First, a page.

Pope Francis Lands in Central African Republic Despite Security Concerns

BANGUI, Central African Republic— Pope Francis landed in the war-torn capital of the Central African Republic on Sunday, beginning a trip that has been in doubt for security reasons until practically the last minute

Confirmation that the pontiff would fly to the country came at the end of Saturday, during which the pope honored Christian martyrs in Uganda, met with young people there and greeted local clergy.

The Central African Republic has been beset since 2013 by civil war that has taken on a religious profile, with armed groups divided between Muslims and Christians. Bangui’s Muslim quarter has been hit especially hard, under siege from Christian militias and effectively off limits to non-Muslims since September.

The pope plans to visit a mosque in the Muslim neighborhood as part of his effort to promote reconciliation, which will also include a meeting with local Christian and Muslim dialogue partners.

“I want to go to Central Africa,” the pope told the pilot of his flight to Africa last Wednesday, according to the Vatican newspaper, “and if you’re not able to take me, give me a parachute.”

Barring “extraordinary surprises,” the pope’s schedule remains unchanged, including an outdoor Mass on Monday, Father Federico Lombardi said.
Pope Francis Lands in Central African Republic Despite Security Concerns
Pope Francis’ stay in the country, scheduled to last little more than 24 hours, will be one of the rare cases of a pope traveling to a war zone. Pope John Paul II traveled to Nicaragua in 1983, when Sandinista government forces were battling Contra rebels there. In 1994, John Paul called off a visit to Sarajevo, Bosnia, because of fighting there; he finally made the trip in 1997.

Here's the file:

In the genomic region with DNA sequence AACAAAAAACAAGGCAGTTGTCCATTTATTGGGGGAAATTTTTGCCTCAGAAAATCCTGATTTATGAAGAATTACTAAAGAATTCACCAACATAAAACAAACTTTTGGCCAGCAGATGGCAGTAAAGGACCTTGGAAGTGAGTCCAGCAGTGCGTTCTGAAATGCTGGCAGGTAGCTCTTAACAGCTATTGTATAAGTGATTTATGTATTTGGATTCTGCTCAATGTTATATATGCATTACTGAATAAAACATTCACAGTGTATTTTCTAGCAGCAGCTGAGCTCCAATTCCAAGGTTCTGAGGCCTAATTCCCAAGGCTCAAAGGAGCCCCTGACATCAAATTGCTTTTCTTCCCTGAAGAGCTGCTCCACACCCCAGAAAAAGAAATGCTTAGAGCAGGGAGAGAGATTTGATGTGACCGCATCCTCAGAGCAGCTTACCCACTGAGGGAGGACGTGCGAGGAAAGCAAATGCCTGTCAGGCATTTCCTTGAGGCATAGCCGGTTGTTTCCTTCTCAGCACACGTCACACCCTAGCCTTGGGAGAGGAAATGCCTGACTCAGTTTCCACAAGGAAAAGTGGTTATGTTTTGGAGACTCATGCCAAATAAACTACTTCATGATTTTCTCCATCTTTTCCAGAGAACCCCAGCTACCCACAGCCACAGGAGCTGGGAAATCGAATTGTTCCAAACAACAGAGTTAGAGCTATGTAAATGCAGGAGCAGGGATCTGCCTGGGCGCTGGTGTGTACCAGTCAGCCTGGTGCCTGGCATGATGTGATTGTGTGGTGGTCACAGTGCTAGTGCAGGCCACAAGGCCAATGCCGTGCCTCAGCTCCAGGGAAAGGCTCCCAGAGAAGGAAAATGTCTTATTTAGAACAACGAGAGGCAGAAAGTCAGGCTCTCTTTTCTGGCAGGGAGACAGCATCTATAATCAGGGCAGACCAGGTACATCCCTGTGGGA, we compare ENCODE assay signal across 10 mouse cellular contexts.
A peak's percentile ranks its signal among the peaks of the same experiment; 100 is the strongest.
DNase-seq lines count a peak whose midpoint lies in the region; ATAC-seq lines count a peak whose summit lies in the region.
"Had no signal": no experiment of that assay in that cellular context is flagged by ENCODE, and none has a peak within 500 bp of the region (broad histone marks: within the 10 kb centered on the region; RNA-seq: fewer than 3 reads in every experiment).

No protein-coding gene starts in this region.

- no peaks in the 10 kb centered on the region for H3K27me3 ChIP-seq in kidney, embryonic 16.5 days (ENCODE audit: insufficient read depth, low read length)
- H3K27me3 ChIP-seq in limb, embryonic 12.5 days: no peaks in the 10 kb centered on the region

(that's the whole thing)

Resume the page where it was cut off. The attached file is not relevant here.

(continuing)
The pontiff’s trip to the Central African Republic is the last leg of a three-country African tour, his first visit to the continent, which started Wednesday in Kenya and took in Uganda.

The Vatican sent the head of papal security on a special reconnaissance mission just before the pope traveled to Africa. Father Lombardi said the official, Domenico Giani, had been in touch with the various forces keeping order in Bangui, but the spokesman declined to comment further on security issues.

France has about 900 troops in Bangui but says primary responsibility for security there lies with a multinational force of U.N. peacekeepers. That force has reportedly been expanded in recent days to as many as 4,000.

Father Lombardi spoke to journalists after a full day of papal events in the capital of Uganda. The day started when Pope Francis honored a group of Catholic and Anglican martyrs who were burned alive after refusing to renounce their faith in the late 19th century. Earlier in the day, he visited sanctuaries honoring the Catholic and Anglican martyrs in the city of Namugongo and celebrated Mass to commemorate the 50th anniversary of their canonization.

Pope Francis, speaking in Uganda on Friday, praised Africa for being a source of refuge for displaced people fleeing the Syrian civil war. Photo: AP

The martyrs’ stories show that “fidelity to God, honesty and integrity of life, and genuine concern for the good of others bring us that peace that the world cannot give,” the pope said.

The excitement over the pope’s visit was visible all over the Ugandan capital, Kampala. Billboards welcoming him were put up, and local businesses ranging from gas stations to shopping malls greeted him with banners.

For some people, the pope’s visit to Uganda was particularly well-timed, with campaigning under way for national elections in February.